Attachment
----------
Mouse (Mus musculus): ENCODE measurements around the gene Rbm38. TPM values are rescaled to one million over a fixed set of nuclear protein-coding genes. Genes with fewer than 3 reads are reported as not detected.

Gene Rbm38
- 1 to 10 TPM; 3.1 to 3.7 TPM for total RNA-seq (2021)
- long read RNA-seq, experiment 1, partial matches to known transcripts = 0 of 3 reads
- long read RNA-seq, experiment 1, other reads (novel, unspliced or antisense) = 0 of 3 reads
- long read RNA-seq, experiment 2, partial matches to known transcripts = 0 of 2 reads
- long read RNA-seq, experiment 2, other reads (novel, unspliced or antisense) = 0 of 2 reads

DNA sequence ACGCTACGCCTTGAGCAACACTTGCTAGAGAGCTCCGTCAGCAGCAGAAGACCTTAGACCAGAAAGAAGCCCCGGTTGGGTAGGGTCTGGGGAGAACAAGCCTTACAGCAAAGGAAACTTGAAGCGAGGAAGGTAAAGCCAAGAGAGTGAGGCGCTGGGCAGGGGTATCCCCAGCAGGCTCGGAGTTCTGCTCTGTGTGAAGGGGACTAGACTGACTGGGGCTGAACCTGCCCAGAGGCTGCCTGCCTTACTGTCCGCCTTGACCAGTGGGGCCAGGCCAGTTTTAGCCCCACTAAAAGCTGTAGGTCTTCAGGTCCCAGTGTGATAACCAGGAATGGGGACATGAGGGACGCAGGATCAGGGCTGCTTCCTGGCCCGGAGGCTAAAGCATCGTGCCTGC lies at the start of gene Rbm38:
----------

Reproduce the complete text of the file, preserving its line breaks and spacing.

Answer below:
Mouse (Mus musculus): ENCODE measurements around the gene Rbm38. TPM values are rescaled to one million over a fixed set of nuclear protein-coding genes. Genes with fewer than 3 reads are reported as not detected.

Gene Rbm38
- 1 to 10 TPM; 3.1 to 3.7 TPM for total RNA-seq (2021)
- long read RNA-seq, experiment 1, partial matches to known transcripts = 0 of 3 reads
- long read RNA-seq, experiment 1, other reads (novel, unspliced or antisense) = 0 of 3 reads
- long read RNA-seq, experiment 2, partial matches to known transcripts = 0 of 2 reads
- long read RNA-seq, experiment 2, other reads (novel, unspliced or antisense) = 0 of 2 reads

DNA sequence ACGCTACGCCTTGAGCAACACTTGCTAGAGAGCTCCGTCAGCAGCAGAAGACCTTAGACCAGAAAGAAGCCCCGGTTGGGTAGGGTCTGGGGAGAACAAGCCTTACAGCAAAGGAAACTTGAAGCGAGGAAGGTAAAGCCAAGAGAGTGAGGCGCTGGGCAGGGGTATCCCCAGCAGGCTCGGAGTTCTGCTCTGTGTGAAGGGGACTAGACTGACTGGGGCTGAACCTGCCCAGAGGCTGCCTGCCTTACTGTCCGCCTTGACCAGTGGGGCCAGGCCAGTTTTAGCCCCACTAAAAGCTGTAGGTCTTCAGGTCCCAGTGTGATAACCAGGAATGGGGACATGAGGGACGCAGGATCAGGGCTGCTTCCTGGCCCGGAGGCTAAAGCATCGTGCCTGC lies at the start of gene Rbm38: